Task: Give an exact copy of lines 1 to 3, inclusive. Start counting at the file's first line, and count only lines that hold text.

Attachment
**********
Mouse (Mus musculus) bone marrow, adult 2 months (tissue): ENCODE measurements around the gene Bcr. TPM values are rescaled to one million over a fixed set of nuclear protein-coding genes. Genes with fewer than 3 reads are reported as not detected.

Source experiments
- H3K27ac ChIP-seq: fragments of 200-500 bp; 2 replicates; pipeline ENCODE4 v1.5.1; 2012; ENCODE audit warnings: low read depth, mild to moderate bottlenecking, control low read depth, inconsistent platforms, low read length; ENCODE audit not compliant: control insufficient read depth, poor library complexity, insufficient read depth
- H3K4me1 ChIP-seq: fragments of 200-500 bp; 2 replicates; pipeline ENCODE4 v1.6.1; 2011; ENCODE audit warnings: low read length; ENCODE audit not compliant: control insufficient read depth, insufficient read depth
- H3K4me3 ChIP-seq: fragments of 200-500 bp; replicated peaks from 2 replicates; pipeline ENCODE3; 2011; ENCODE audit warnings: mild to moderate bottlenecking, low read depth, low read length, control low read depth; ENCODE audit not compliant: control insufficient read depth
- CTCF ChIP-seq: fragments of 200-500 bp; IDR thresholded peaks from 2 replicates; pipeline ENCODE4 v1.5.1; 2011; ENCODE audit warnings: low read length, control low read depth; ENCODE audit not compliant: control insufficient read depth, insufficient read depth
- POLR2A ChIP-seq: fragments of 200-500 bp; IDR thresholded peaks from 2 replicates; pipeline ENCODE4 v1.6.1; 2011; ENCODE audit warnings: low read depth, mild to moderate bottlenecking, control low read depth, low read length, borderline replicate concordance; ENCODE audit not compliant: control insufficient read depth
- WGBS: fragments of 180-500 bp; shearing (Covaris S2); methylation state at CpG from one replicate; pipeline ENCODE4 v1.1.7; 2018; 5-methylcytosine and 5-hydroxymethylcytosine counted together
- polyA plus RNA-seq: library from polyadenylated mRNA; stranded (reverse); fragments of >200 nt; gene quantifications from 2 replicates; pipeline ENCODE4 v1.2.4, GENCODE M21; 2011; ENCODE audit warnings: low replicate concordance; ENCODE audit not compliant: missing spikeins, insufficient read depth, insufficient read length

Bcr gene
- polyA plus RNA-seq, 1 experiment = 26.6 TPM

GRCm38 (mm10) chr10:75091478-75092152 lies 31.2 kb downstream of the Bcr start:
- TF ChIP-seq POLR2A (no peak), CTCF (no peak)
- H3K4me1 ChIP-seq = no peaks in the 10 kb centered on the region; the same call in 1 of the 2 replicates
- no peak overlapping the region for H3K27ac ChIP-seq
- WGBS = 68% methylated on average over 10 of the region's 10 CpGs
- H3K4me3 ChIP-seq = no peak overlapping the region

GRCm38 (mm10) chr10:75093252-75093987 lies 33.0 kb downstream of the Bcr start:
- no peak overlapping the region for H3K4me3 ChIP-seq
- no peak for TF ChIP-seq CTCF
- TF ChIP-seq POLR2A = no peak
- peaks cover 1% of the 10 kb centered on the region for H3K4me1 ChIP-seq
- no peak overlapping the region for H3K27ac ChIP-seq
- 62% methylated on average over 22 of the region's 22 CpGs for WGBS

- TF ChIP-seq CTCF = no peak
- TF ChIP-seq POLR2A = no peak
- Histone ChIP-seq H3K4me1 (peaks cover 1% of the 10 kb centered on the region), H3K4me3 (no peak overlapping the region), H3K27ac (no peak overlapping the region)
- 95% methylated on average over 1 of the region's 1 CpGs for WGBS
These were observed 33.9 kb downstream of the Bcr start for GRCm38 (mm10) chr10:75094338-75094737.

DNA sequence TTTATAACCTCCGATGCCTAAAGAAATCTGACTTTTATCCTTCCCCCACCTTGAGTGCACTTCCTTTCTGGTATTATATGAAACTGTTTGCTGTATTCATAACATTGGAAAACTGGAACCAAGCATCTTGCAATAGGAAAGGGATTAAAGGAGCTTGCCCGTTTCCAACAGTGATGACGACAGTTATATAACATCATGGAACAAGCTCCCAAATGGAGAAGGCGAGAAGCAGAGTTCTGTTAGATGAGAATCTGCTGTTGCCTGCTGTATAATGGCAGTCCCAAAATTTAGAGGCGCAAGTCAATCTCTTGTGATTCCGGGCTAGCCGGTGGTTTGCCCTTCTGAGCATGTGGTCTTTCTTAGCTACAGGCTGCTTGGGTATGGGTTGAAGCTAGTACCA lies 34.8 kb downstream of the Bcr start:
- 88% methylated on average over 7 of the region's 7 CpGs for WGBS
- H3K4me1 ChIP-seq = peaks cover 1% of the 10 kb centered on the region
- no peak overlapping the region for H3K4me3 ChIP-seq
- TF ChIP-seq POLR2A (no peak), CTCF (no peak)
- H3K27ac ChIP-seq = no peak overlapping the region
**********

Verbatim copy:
Mouse (Mus musculus) bone marrow, adult 2 months (tissue): ENCODE measurements around the gene Bcr. TPM values are rescaled to one million over a fixed set of nuclear protein-coding genes. Genes with fewer than 3 reads are reported as not detected.

Source experiments
- H3K27ac ChIP-seq: fragments of 200-500 bp; 2 replicates; pipeline ENCODE4 v1.5.1; 2012; ENCODE audit warnings: low read depth, mild to moderate bottlenecking, control low read depth, inconsistent platforms, low read length; ENCODE audit not compliant: control insufficient read depth, poor library complexity, insufficient read depth